[[ What does that mean? Whose property rights? Corporate only? Great buzzword! Feeds paranoid fears about government takeovers, etc. … all very nice, especially if one can just toss it out with absolutely no accompanying context. Easier to parrot that objection, of course. Who cares what it means, if anything, as long as it presses the Right buttons, right? So no discussion at all of what the objections or concerns might be, including those by property owners not beholden to shareholders or the bottom line? Just lash out on shaky ideological principle, facts and integrity be damned, right? If it demonizes President Obama even a bit more, mission accomplished!
[[ We have this annoying democracy/public policy thing, where people/organizations who may be impacted economically or otherwise actually get a chance to express those concerns to the people they elect, rather than immediately genuflecting in the direction of the great corporate gods. A pain in the ass, of course, but whatta ya gonna do? ]]

Worth noting two of the conclusions from the study in question [my bold/italic]:

… benefits that come from export expansion more than outweigh the losses from reduced capital and wage income to US consumers, and hence LNG  exports have net economic benefits in spite of higher domestic natural gas prices. [2]

[O]verall, both total labor compensation and income from investment are projected to decline, and income to owners of natural gas resources will increase….
Some in the manufacturing sector fear that directing large quantities of domestic natural gas out of the U.S. market will drive up domestic supply costs, negatively affecting manufacturing and jobs creation during the fragile economic recovery. [3]

Sounds good anyhow, Right?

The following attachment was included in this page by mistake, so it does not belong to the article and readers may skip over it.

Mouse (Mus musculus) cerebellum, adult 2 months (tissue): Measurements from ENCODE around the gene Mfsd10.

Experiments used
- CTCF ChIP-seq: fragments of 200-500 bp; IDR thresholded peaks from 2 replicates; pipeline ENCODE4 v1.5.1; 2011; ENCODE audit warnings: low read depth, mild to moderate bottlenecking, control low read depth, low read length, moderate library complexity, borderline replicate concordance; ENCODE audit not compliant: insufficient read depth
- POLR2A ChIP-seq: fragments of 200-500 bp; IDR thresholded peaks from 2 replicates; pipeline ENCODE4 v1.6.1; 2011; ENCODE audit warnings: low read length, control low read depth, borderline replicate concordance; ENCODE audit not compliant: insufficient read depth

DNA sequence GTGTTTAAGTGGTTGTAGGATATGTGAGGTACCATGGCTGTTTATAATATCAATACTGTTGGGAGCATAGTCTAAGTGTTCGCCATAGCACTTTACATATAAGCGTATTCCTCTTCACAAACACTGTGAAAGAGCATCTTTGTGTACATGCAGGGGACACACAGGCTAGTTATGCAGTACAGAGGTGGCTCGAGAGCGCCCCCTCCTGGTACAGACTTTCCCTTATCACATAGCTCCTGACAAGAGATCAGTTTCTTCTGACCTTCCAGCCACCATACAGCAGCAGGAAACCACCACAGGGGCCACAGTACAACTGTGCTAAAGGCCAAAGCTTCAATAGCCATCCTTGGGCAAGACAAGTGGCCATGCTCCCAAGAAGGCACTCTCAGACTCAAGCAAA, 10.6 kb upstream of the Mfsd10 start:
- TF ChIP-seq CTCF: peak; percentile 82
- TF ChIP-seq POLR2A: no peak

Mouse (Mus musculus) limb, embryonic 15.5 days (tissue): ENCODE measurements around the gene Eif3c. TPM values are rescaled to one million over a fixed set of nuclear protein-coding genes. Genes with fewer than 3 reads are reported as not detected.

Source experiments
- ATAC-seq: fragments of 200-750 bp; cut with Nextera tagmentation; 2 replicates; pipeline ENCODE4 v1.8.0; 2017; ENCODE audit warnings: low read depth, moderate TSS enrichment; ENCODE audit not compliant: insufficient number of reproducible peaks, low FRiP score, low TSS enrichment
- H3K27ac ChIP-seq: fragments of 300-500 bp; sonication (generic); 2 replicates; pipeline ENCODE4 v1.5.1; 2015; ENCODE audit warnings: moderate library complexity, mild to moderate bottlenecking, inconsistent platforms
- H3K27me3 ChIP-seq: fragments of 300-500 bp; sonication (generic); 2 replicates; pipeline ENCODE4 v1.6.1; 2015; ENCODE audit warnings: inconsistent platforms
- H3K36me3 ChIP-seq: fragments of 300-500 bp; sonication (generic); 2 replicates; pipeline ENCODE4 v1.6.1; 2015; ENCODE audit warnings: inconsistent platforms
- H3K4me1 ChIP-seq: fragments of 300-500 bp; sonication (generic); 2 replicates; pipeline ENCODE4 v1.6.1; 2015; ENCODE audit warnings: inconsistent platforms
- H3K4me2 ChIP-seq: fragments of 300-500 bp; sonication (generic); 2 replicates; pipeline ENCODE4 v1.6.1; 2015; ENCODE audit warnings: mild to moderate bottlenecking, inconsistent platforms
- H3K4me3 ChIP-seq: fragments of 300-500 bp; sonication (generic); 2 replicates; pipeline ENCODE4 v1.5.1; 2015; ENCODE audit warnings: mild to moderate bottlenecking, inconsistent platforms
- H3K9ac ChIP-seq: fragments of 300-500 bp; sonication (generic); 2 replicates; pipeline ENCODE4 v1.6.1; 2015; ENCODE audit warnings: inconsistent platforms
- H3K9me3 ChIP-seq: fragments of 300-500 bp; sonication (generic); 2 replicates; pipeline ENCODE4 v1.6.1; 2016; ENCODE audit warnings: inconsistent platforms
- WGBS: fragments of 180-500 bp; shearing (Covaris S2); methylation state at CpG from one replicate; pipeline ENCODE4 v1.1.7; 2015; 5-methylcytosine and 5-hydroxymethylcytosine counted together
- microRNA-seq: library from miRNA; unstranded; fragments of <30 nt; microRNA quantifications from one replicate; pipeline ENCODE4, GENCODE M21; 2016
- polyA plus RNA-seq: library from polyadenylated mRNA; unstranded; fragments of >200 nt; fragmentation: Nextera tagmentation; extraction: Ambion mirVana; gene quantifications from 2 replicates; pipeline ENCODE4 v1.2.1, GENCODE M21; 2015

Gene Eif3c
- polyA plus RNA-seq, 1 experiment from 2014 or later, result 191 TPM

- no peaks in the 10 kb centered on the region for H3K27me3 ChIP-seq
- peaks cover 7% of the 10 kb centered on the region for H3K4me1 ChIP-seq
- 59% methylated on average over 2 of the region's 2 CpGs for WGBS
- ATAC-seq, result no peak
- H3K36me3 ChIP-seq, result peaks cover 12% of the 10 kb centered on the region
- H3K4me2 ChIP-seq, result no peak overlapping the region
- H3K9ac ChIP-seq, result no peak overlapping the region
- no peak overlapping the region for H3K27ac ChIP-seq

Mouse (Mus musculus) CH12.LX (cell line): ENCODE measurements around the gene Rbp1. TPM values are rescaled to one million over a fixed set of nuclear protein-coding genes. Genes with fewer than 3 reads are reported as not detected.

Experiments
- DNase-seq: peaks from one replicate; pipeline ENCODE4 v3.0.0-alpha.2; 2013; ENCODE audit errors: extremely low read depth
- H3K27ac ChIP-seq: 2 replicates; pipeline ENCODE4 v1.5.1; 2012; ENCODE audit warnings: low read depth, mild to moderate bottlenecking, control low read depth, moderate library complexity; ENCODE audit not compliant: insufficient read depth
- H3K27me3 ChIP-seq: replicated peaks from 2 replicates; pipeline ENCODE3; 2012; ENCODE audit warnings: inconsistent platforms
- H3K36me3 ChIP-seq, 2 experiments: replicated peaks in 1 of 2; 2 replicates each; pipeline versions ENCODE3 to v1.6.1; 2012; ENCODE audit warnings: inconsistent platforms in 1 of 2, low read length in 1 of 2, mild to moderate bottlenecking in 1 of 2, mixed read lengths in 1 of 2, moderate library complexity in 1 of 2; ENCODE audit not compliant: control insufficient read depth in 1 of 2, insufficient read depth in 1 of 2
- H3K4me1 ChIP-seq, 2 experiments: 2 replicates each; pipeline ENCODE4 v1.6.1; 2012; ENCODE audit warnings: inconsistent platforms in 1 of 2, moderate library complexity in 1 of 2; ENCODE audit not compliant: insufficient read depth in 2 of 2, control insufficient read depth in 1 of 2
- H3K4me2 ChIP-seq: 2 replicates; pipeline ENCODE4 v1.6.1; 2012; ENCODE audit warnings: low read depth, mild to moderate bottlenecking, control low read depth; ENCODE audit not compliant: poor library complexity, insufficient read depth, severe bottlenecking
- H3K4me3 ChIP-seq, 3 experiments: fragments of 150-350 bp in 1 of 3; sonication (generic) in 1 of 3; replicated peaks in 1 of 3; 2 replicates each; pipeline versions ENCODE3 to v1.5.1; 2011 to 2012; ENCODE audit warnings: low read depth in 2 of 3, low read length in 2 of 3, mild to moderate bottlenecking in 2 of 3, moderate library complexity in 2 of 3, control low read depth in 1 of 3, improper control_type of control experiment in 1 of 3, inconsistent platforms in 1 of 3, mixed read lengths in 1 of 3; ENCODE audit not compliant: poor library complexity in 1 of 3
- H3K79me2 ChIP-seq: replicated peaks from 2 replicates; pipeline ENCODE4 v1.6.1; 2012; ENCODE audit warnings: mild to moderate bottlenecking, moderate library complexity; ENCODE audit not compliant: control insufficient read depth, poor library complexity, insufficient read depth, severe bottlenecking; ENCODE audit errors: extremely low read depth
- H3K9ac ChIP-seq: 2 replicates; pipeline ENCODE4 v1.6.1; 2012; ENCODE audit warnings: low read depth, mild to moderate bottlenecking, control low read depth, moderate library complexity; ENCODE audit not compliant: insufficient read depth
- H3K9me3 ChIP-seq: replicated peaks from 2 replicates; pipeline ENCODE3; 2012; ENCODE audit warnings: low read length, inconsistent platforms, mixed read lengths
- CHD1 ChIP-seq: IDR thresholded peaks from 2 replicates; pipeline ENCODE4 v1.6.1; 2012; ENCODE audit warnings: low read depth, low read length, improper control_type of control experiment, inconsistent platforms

More on the way….

~ My Photo: Myrtle Beach, SC – 09.28.12

Sources:

[1] http://truth-out.org/news/item/13413-former-oil-executive-doctors-and-scientists-urge-obama-to-halt-fracking-exports; Former Oil Executive, Doctors and Scientists Urge Obama to Wait on Fracking Exports Plan by Mike Ludwig – 12.19.12
[2] http://www.lexology.com/library/detail.aspx?g=7f0dad0c-c3ea-4bbc-8031-7d67dde52ec4; Update: US LNG exports — US DOE releases LNG export study supporting increased LNG exports by Latham & Watkins, LLP; Kenneth M. Simon, Michael J. Gergen, Michael J. Yoshii, Joseph A, Bevash, and Hiroki Kobayashi – 12.10.12
[3] http://www.renewableenergyworld.com/rea/blog/post/2012/12/doe-commissioned-study-endorses-lng-exports-says-u-s-economy-will-benefit; DOE – Commissioned Study Endorses LNG Exports, Says U.S. Economy Will Benefit by Nancy Nguyen – 12.10.12 (Posted on December 7, 2012 by William H. Holmes on the Stoel Rives Renewable+Law blog.)

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Peak oil deniers always talk about reserves, not production rates, for the same reason a squid squirts ink when it is threatened. Either they haven’t the foggiest idea what ‘peak oil’ means, nor a grip on production data (let alone the key production/reserves ratios). . . or clouding the issue, and painting peak oil analysts as Chicken Littles, is their explicit intent. After a decade of observing this behavior, particularly in publications which should know better, I’m now inclined toward the latter view. [1]

It’s just not that difficult to understand!

The latest in the seemingly never-ending efforts of some to confuse the public about the state of our fossil fuel supplies comes courtesy of this Reuters article entitled “Peak oil and other fallacies.” [Quotes taken from that article unless noted.]

Why?

Despite repeated efforts by those of us whose reliance on facts—the appealing ones and the disturbing ones—guide our efforts, the author is yet another in a long line of commentators who seem to think that just offering large numbers about resources and/or reserves puts an end to all this talk about peak oil. (The other part of this disingenuous approach of using cherry-picked information is the failure to mention anything at all about some of those annoying facts which tell a decidedly different story about the actual production from those reserves.)

In the most recent case, horizontal drilling and hydraulic fracturing have resulted in a big upward revision in reserves and ultimately recoverable resources. The shale revolution has already doubled estimates of global gas resources and will probably have the same impact on the oil industry.